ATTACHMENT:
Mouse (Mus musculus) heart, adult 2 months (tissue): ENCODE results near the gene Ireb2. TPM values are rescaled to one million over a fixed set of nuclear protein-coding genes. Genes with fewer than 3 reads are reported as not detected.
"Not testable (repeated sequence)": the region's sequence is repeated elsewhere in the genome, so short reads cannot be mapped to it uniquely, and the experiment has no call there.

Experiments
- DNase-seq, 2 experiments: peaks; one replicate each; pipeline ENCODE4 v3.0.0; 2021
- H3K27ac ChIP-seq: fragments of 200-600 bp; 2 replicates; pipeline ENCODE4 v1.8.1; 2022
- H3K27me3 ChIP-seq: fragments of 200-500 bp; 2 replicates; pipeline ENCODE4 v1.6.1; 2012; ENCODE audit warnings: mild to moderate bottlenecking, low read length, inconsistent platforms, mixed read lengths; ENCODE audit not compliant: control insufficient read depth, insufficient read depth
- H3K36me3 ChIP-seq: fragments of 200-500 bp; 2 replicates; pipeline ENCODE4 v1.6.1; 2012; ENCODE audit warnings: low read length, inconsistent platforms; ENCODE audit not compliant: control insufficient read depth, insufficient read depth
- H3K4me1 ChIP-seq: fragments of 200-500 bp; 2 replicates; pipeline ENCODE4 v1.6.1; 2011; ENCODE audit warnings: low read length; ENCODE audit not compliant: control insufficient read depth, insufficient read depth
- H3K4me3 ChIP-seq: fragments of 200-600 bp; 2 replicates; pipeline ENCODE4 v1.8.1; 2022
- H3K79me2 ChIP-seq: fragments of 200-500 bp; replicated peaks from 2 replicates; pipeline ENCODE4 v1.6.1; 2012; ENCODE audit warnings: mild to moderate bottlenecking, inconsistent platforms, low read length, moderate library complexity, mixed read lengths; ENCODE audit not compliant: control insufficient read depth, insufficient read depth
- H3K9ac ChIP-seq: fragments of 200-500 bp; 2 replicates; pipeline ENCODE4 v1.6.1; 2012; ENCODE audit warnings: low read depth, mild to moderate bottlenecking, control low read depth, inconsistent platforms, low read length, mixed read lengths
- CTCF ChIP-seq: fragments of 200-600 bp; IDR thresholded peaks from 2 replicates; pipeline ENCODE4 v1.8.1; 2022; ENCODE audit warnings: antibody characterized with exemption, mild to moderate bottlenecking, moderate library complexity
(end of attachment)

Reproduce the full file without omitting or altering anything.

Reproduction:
Mouse (Mus musculus) heart, adult 2 months (tissue): ENCODE results near the gene Ireb2. TPM values are rescaled to one million over a fixed set of nuclear protein-coding genes. Genes with fewer than 3 reads are reported as not detected.
"Not testable (repeated sequence)": the region's sequence is repeated elsewhere in the genome, so short reads cannot be mapped to it uniquely, and the experiment has no call there.

Experiments
- DNase-seq, 2 experiments: peaks; one replicate each; pipeline ENCODE4 v3.0.0; 2021
- H3K27ac ChIP-seq: fragments of 200-600 bp; 2 replicates; pipeline ENCODE4 v1.8.1; 2022
- H3K27me3 ChIP-seq: fragments of 200-500 bp; 2 replicates; pipeline ENCODE4 v1.6.1; 2012; ENCODE audit warnings: mild to moderate bottlenecking, low read length, inconsistent platforms, mixed read lengths; ENCODE audit not compliant: control insufficient read depth, insufficient read depth
- H3K36me3 ChIP-seq: fragments of 200-500 bp; 2 replicates; pipeline ENCODE4 v1.6.1; 2012; ENCODE audit warnings: low read length, inconsistent platforms; ENCODE audit not compliant: control insufficient read depth, insufficient read depth
- H3K4me1 ChIP-seq: fragments of 200-500 bp; 2 replicates; pipeline ENCODE4 v1.6.1; 2011; ENCODE audit warnings: low read length; ENCODE audit not compliant: control insufficient read depth, insufficient read depth
- H3K4me3 ChIP-seq: fragments of 200-600 bp; 2 replicates; pipeline ENCODE4 v1.8.1; 2022
- H3K79me2 ChIP-seq: fragments of 200-500 bp; replicated peaks from 2 replicates; pipeline ENCODE4 v1.6.1; 2012; ENCODE audit warnings: mild to moderate bottlenecking, inconsistent platforms, low read length, moderate library complexity, mixed read lengths; ENCODE audit not compliant: control insufficient read depth, insufficient read depth
- H3K9ac ChIP-seq: fragments of 200-500 bp; 2 replicates; pipeline ENCODE4 v1.6.1; 2012; ENCODE audit warnings: low read depth, mild to moderate bottlenecking, control low read depth, inconsistent platforms, low read length, mixed read lengths
- CTCF ChIP-seq: fragments of 200-600 bp; IDR thresholded peaks from 2 replicates; pipeline ENCODE4 v1.8.1; 2022; ENCODE audit warnings: antibody characterized with exemption, mild to moderate bottlenecking, moderate library complexity